Posted by: jasonk2600 | December 10, 2009

Upgrading FreeBSD Major Releases from Source

Synopsis

The following will explain the required steps in order to upgrade a functioning FreeBSD system to a newer major release.  For example, upgrading a system running FreeBSD 7.x to FreeBSD 8.x.  There are two different methods of upgrading to a newer major release; binary-based upgrading and source-based upgrading.  Upgrading will be covered in this document.  Although upgrading via source can consume quite a bit more time, it produces a more stable system with better performance.  Be sure to backup your entire system BEFORE proceeding!

Synchronizing The Source

If you have not already done so, install the CVSup utility from the ports collection.

# cd /usr/ports/net/cvsup-without-gui
# make install clean
# rehash
# mkdir /root/cvsup
# cp /usr/share/examples/cvsup/stable-supfile /root/cvsup/stable-supfile

 

Modify the stable-supfile to utilize a CVSup server near you and set which source tree to synchronize to.  In the example below, CVSup will use a CVSup server in the United States and synchronize to the FreeBSD 8-STABLE source code branch.

*default host=cvsup2.us.freebsd.org
*default release=cvs tag=RELENG_8

 

Run CVSup with the newly configured supfile to synchronize your local source tree (/usr/src).

# cvsup –g –L 2 /root/cvsup/stable-supfile
   [ ..Lots of Output..]

Compiling The Source

This phase of the upgrade process can take a considerable amount of time, depending upon the speed of your system.  The first step is to compile the new compiler, related tools, and the rest of the userland files.

# cd /usr/src
# make buildworld
   [ ..Lots of Output.. ]

 

Next, build and install the new system kernel from the new source code.  In this example, we’ll be using the included GENERIC kernel configuration file.  You may need to customize the GENERIC kernel configuration (e.g. to enable the PF firewall), the GENERIC kernel configuration is stored in /usr/src/sys/i386/conf/GENERIC.

# cd /usr/src
# make buildkernel KERNCONF=GENERIC
   [ ..Lots of Output.. ]
# make installkernel KERNCONF=GENERIC
   [ ..Lots of Output.. ]

Upgrading The System

After the new kernel has been installed, reboot the system into single user mode by selecting option ‘4’ from the FreeBSD boot menu.

# shutdown –r now

 

Once the system has finished booting up into single user mode, mount the file system volumes.

# adjkerntz –i
# swapon –a
# mount –t ufs –a

 

Run the mergemaster utility to update some initial configuration files to prepare for the new userland files to be installed.

# cd /usr/src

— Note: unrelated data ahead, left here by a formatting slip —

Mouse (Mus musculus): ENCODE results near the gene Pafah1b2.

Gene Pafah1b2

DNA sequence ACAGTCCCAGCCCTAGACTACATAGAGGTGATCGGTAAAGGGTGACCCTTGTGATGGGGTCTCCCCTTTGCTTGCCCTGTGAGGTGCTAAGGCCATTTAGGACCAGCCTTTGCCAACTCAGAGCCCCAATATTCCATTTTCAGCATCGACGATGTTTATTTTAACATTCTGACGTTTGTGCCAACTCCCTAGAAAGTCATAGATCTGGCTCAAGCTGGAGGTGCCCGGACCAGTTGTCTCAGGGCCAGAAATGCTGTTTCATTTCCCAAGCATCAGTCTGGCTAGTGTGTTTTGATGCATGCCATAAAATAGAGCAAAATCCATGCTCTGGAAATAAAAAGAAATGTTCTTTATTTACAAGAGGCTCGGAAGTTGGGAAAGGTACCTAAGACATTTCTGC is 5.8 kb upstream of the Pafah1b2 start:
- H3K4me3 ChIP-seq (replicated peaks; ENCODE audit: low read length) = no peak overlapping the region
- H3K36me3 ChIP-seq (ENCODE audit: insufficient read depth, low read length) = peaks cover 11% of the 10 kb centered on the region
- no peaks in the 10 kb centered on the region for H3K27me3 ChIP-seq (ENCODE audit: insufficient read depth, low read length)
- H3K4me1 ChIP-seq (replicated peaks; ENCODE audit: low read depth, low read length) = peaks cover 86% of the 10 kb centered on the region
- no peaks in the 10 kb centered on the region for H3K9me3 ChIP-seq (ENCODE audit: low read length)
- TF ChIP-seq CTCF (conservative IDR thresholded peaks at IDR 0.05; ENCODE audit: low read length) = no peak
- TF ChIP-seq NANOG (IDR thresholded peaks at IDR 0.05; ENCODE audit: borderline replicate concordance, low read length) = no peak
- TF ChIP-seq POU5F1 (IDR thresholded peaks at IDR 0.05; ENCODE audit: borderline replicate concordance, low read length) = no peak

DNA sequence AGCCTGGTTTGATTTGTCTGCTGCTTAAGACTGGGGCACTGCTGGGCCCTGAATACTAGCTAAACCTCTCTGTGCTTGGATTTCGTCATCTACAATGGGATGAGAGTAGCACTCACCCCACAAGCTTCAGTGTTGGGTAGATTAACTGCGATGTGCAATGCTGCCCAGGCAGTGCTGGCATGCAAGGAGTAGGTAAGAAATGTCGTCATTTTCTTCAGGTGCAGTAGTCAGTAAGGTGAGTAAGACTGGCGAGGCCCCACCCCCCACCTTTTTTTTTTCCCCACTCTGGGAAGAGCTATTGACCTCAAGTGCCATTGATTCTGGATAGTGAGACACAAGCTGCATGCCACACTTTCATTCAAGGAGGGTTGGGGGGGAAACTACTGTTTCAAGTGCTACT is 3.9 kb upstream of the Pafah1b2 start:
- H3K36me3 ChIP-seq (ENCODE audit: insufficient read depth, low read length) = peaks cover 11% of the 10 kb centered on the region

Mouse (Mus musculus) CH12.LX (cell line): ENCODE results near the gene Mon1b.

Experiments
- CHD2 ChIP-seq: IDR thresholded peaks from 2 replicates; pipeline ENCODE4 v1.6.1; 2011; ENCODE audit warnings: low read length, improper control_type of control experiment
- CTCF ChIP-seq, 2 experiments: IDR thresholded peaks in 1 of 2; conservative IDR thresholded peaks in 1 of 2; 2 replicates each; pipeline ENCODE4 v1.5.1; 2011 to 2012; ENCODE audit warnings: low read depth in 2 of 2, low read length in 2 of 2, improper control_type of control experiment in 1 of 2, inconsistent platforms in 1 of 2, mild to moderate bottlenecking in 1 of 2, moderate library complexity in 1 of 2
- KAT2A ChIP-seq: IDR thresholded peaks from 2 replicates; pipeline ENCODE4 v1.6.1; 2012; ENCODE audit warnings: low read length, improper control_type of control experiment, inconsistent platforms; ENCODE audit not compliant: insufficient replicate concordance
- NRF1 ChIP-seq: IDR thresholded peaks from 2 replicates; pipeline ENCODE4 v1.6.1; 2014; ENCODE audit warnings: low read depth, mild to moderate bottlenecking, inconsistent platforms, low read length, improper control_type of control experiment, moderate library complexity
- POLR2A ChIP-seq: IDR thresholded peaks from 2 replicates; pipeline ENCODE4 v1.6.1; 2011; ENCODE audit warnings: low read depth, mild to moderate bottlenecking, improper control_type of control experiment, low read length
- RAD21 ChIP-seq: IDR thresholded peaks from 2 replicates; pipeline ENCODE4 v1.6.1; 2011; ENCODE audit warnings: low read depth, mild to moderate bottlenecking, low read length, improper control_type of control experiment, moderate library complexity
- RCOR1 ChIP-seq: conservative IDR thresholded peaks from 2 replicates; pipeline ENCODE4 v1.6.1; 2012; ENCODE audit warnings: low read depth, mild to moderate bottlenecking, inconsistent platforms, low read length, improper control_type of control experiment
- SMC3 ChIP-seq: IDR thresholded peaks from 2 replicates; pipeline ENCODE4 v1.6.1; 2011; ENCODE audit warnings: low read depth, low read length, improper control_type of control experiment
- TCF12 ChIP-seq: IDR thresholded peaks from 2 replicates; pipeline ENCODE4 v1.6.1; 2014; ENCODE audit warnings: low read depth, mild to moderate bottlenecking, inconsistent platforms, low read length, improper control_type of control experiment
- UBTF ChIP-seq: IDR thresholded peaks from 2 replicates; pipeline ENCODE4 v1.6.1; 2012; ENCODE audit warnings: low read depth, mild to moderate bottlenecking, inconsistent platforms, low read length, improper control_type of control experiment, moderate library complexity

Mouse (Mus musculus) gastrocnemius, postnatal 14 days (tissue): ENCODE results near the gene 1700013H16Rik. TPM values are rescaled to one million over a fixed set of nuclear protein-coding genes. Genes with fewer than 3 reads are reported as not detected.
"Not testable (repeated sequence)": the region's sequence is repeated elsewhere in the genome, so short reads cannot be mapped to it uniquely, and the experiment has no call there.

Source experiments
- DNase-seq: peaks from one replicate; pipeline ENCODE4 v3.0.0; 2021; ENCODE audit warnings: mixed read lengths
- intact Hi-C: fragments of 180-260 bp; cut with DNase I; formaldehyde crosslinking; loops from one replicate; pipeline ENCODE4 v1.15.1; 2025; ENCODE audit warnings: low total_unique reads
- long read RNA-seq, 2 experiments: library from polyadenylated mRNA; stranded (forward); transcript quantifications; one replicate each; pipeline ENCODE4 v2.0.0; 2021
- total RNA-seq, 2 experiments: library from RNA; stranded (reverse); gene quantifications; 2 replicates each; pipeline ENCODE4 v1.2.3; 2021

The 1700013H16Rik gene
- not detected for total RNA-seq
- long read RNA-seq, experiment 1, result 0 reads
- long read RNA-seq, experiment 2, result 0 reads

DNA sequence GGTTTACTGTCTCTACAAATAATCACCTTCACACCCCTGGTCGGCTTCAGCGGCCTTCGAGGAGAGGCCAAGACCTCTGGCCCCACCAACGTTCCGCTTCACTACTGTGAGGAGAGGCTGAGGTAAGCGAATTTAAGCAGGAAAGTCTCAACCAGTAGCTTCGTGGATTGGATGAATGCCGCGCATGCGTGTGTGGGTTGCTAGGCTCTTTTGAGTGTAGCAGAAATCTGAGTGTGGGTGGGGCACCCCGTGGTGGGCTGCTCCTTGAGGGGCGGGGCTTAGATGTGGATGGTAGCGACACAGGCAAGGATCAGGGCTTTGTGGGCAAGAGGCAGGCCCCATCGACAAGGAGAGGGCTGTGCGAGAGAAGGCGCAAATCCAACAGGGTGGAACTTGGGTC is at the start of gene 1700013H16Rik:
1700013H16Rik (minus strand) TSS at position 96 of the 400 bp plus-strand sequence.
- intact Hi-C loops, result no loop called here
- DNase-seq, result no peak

# mergemaster –p

 

Install the new userland files and run mergemaster again to merge the new configuration files with your existing configuration files.  Take special care during this phase and review each of the changes the will be made to your existing configuration files.  Take notes of configuration files that may need to be changed after the installing the new ones.

# cd /usr/src
# make installworld
   [ ..Lots of Output.. ]
# mergemaster

 

Be sure to review /usr/src/UPDATING for any specialized steps that may be required to finalize the upgrade process!

That’s all there is to it.  Fully reboot the system to load the new kernel and userland files.

# cd /
# shutdown –r now

 

Once the system has successfully booted with the new kernel and userland files in place it is advisable to recompile any applications that were installed from the ports collection.  Skipping this step may introduce instability and errors on the system due to the fact that some of the applications from the ports collection rely on userland libraries and other files that have just been upgraded.  The following example uses the portupgrade utility from the ports collection (/usr/ports/ports-mgmt/portupgrade) to accomplish this.  NOTE: Depending upon the various speed of the hardware components used in your system the following process may take an extended amount of time.

# portupgrade -afv
   [ ....LOTS of Output.... ]

 

Once the port upgrade process has finished, reboot the system once more. Finally, enjoy your freshly optimized and upgraded FreeBSD system.

 

Reference(s)

 

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Responses

  1. no need to install/use cvsup
    The base system has a utility called ‘csup’
    just replace your cvsup command with csup and enjoy 🙂


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